A near-universal consensus exists that the nomination of Robert Bork in 1987 triggered a new regime in the Senate's voting over presidential nominees - a regime that deemphasizes ethics, competence, and integrity and stresses instead politics, philosophy, and ideology. Nonetheless, this conventional wisdom remains largely untested. In this paper we explore the extent to which the Bork nomination has affected the decisions of U.S. senators. To do so, we modernize, update, and backdate the standard account of confirmation politics offered by Cameron, Cover, and Segal (1990) to cover all candidates for the Supreme Court from Hugo L. Black in 1937 through John G. Roberts, Jr. in 2005. Our results confirm conventional wisdom about the Bork nomination but with two notable caveats. First, while the importance of ideology has reached new heights, the Senate's emphasis on this factor had its genesis some three decades earlier, in the 1950s. Second, while ideology is of paramount concern to senators, a candidate's professional merit also remains a significant determinant of success in the Senate.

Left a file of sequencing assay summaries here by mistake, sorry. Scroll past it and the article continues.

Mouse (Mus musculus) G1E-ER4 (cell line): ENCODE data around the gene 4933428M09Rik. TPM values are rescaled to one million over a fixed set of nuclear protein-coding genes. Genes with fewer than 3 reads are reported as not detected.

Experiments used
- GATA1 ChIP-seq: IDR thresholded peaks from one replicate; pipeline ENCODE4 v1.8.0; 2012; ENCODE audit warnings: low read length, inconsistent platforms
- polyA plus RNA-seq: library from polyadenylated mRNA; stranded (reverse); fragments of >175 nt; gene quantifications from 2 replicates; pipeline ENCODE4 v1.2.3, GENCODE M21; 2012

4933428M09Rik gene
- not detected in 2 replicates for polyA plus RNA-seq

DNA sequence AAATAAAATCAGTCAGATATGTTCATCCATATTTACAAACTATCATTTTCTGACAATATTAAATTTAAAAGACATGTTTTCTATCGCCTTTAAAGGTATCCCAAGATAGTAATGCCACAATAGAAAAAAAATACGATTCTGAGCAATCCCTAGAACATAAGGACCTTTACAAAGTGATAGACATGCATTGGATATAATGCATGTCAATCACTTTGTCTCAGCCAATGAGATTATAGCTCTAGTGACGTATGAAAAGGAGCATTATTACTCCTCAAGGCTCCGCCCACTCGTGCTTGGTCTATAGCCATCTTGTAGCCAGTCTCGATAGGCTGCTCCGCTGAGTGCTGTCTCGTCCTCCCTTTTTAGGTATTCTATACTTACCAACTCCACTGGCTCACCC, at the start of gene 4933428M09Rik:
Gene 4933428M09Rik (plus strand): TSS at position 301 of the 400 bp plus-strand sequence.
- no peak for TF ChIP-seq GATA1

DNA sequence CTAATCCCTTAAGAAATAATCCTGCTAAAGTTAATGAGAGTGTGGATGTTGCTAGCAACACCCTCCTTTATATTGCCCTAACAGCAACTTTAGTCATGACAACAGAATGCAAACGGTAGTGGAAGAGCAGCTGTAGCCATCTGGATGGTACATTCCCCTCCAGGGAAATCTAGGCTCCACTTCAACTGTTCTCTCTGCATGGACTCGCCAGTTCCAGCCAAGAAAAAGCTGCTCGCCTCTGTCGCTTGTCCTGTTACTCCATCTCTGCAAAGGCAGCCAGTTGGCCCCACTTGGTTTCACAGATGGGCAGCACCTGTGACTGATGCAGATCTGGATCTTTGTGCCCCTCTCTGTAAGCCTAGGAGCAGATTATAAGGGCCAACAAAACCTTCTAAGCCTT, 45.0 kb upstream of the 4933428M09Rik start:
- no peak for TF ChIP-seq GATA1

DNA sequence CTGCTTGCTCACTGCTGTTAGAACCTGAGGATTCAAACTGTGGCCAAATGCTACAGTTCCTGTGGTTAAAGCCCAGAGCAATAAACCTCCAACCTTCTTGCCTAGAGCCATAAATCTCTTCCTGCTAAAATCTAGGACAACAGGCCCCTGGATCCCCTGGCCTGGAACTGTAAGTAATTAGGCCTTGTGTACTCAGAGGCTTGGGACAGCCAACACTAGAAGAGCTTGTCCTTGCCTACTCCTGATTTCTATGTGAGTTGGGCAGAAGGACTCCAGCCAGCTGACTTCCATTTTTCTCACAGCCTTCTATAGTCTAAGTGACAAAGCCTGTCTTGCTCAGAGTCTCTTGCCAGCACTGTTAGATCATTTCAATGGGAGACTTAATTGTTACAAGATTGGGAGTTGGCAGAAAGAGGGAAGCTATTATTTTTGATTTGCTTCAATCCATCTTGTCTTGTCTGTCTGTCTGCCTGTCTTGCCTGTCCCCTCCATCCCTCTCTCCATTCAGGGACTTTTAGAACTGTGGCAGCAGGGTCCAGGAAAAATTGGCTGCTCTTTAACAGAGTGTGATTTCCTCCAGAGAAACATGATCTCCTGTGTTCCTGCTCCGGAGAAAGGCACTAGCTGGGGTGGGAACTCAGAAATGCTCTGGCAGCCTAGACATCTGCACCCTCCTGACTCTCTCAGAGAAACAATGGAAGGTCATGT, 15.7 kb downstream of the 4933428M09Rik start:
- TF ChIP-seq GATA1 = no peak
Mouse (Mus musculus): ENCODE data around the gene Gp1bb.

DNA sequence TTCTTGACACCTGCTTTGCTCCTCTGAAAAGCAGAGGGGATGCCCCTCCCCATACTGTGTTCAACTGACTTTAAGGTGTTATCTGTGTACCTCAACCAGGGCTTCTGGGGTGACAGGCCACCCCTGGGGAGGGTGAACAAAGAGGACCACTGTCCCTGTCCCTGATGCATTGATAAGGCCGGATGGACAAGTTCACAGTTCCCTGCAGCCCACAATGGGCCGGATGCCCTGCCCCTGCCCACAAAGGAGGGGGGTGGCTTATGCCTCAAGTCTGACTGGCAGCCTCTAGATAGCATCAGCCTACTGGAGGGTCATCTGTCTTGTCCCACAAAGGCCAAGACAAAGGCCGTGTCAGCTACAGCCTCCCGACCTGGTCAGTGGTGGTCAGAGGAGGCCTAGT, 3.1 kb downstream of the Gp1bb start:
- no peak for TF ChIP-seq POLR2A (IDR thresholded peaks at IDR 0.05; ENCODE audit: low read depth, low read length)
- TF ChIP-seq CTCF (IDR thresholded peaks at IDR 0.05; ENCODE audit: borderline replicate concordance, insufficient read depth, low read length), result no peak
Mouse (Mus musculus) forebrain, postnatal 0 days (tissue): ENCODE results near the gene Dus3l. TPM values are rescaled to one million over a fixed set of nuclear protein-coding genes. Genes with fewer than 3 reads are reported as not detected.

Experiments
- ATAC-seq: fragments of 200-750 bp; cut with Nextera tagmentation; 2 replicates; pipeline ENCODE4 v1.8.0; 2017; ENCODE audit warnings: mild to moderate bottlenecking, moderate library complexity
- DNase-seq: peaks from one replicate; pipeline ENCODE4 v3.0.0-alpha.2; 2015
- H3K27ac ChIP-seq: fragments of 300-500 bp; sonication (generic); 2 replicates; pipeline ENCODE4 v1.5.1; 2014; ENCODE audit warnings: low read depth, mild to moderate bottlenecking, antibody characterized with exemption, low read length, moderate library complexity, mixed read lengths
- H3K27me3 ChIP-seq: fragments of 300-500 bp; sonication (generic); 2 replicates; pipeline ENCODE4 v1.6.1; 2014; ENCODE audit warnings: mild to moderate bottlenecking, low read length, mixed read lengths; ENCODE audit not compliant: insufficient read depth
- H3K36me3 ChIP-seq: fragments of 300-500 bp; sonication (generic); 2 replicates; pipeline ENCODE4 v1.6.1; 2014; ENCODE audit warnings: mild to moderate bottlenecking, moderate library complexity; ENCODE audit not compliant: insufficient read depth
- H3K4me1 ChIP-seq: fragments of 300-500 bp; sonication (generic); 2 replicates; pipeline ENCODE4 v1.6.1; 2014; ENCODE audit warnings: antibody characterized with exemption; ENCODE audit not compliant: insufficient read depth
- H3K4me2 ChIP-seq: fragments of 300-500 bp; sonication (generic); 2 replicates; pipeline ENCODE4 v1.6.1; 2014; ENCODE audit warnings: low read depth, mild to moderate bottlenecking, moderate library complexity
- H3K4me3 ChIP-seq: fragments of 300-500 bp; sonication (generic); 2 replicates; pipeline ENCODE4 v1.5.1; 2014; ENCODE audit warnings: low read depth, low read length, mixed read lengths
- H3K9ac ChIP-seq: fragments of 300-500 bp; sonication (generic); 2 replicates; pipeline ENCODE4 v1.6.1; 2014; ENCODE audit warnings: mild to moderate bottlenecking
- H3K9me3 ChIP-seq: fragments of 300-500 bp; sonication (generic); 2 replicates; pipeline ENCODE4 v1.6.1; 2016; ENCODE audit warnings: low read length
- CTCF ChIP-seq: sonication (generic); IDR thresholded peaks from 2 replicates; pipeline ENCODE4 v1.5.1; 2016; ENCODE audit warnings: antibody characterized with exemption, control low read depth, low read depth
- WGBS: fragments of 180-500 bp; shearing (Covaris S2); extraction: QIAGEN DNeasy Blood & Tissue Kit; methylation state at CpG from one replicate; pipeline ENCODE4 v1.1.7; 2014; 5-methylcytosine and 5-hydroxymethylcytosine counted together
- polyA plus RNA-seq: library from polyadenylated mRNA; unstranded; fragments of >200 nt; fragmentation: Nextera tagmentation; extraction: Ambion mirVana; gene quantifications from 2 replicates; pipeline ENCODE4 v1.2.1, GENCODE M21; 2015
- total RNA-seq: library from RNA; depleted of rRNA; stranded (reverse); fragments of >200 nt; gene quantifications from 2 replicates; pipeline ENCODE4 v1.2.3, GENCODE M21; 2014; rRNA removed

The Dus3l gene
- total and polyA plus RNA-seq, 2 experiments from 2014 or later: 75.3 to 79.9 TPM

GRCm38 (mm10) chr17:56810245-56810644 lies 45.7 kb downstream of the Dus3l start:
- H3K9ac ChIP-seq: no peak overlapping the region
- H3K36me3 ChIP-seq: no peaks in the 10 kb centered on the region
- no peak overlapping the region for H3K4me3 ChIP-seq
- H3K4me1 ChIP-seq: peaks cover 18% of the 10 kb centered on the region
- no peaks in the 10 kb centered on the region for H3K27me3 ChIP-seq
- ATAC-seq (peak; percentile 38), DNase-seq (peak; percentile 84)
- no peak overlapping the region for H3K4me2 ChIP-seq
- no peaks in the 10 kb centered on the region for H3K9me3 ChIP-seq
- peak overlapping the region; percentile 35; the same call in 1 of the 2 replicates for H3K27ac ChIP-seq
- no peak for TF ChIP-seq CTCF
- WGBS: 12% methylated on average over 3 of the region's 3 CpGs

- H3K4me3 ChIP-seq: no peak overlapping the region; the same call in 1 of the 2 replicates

ASJC Scopus subject areas
- Sociology and Political Science